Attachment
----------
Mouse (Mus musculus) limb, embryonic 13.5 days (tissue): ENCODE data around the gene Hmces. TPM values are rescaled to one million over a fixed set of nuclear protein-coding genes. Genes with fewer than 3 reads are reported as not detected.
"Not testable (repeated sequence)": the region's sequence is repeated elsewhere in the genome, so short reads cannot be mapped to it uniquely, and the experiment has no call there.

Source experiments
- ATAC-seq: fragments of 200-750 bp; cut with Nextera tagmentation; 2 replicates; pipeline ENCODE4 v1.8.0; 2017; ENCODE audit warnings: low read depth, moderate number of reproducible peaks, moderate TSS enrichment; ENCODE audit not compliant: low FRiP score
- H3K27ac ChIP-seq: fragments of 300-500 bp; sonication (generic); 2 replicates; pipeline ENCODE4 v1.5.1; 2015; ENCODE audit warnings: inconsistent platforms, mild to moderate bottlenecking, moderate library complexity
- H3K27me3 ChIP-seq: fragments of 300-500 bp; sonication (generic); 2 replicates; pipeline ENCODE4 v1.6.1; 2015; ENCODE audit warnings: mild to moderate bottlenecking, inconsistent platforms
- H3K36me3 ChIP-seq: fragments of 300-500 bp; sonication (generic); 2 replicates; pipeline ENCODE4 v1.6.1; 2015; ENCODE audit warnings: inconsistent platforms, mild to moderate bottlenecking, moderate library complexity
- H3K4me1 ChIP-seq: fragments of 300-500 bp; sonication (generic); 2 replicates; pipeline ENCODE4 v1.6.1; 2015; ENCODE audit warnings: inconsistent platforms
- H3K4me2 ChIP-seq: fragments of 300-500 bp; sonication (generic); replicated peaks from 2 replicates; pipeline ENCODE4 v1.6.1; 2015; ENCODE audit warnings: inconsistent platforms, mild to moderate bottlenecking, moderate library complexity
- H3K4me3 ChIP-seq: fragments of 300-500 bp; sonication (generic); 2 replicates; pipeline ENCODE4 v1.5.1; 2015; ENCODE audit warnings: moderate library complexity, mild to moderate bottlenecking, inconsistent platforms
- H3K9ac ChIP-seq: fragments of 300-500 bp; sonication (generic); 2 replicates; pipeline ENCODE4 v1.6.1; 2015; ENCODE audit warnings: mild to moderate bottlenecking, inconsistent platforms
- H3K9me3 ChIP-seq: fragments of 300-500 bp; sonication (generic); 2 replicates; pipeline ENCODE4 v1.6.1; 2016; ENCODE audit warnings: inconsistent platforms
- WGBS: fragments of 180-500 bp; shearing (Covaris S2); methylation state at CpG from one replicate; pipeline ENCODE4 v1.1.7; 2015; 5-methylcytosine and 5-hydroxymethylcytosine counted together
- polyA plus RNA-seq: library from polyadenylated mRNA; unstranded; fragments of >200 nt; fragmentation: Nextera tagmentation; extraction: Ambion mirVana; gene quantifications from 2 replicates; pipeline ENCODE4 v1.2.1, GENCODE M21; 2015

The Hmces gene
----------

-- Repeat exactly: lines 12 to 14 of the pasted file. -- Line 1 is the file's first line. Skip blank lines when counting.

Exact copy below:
- H3K9me3 ChIP-seq: fragments of 300-500 bp; sonication (generic); 2 replicates; pipeline ENCODE4 v1.6.1; 2016; ENCODE audit warnings: inconsistent platforms
- WGBS: fragments of 180-500 bp; shearing (Covaris S2); methylation state at CpG from one replicate; pipeline ENCODE4 v1.1.7; 2015; 5-methylcytosine and 5-hydroxymethylcytosine counted together
- polyA plus RNA-seq: library from polyadenylated mRNA; unstranded; fragments of >200 nt; fragmentation: Nextera tagmentation; extraction: Ambion mirVana; gene quantifications from 2 replicates; pipeline ENCODE4 v1.2.1, GENCODE M21; 2015